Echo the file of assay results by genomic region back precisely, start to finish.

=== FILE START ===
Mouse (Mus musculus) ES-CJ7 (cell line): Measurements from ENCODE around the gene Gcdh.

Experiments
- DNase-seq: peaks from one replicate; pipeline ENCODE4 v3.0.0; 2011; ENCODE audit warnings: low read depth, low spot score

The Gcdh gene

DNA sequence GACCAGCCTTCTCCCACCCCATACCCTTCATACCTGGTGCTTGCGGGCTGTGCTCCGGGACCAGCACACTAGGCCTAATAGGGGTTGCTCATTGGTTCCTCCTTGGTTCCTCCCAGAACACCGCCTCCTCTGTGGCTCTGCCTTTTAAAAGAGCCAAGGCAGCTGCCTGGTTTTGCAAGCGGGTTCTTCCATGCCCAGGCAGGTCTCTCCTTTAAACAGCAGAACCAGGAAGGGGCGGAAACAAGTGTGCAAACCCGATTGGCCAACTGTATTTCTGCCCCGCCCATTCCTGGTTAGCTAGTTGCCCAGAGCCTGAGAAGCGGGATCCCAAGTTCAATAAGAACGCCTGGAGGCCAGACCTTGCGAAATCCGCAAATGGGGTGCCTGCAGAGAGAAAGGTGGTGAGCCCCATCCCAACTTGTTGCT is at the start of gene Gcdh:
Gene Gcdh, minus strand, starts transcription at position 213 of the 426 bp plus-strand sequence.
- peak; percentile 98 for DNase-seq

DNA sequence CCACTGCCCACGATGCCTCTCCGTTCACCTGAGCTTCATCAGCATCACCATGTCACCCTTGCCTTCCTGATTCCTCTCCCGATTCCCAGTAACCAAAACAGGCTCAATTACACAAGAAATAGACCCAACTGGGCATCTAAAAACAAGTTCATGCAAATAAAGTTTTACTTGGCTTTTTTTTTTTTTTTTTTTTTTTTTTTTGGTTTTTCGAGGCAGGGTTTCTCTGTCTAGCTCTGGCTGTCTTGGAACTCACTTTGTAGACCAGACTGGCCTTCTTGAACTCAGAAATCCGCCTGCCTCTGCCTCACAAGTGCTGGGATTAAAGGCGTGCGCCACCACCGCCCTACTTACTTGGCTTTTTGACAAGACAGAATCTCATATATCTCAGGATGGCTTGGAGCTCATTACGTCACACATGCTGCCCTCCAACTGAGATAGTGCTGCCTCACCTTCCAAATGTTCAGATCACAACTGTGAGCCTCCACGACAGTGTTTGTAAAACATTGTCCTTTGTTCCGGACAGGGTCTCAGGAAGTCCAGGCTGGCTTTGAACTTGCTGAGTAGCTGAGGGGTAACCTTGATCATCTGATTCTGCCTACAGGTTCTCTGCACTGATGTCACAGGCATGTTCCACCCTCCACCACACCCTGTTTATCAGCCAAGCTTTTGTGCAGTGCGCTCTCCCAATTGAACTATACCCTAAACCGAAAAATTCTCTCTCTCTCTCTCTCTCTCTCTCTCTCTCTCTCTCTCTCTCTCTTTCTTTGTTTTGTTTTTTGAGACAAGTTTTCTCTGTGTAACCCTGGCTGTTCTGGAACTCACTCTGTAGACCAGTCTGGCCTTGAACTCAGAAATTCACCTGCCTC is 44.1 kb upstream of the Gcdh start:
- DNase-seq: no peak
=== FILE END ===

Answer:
Mouse (Mus musculus) ES-CJ7 (cell line): Measurements from ENCODE around the gene Gcdh.

Experiments
- DNase-seq: peaks from one replicate; pipeline ENCODE4 v3.0.0; 2011; ENCODE audit warnings: low read depth, low spot score

The Gcdh gene

DNA sequence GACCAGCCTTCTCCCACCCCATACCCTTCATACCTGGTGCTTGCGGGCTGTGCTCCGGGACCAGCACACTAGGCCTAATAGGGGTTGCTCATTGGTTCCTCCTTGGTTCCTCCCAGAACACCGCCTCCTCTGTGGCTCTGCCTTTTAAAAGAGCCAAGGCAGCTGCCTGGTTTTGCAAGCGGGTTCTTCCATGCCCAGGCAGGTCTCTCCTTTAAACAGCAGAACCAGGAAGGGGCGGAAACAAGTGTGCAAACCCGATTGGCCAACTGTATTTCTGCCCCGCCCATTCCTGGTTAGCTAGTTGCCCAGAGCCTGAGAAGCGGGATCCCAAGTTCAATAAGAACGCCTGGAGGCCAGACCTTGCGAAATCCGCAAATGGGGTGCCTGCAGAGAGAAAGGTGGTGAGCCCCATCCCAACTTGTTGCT is at the start of gene Gcdh:
Gene Gcdh, minus strand, starts transcription at position 213 of the 426 bp plus-strand sequence.
- peak; percentile 98 for DNase-seq

DNA sequence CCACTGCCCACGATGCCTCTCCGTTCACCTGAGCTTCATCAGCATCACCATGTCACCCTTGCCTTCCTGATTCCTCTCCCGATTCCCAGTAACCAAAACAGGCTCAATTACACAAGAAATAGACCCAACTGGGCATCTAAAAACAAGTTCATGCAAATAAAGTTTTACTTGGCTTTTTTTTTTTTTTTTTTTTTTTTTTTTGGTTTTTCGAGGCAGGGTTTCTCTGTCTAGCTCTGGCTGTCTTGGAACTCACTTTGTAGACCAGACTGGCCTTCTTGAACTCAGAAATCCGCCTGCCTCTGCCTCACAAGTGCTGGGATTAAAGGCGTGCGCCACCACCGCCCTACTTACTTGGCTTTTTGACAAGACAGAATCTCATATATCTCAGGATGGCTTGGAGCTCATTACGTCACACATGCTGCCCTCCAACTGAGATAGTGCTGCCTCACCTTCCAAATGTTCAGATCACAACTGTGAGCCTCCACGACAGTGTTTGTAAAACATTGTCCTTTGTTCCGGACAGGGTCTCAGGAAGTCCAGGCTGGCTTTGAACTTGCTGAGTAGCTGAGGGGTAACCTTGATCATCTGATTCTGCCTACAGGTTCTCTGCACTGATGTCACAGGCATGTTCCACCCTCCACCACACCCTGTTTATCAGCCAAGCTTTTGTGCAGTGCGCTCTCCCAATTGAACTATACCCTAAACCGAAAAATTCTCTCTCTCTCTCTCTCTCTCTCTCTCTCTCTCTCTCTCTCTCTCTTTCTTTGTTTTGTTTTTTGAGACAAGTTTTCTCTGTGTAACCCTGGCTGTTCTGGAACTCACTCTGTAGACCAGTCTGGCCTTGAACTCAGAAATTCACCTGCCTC is 44.1 kb upstream of the Gcdh start:
- DNase-seq: no peak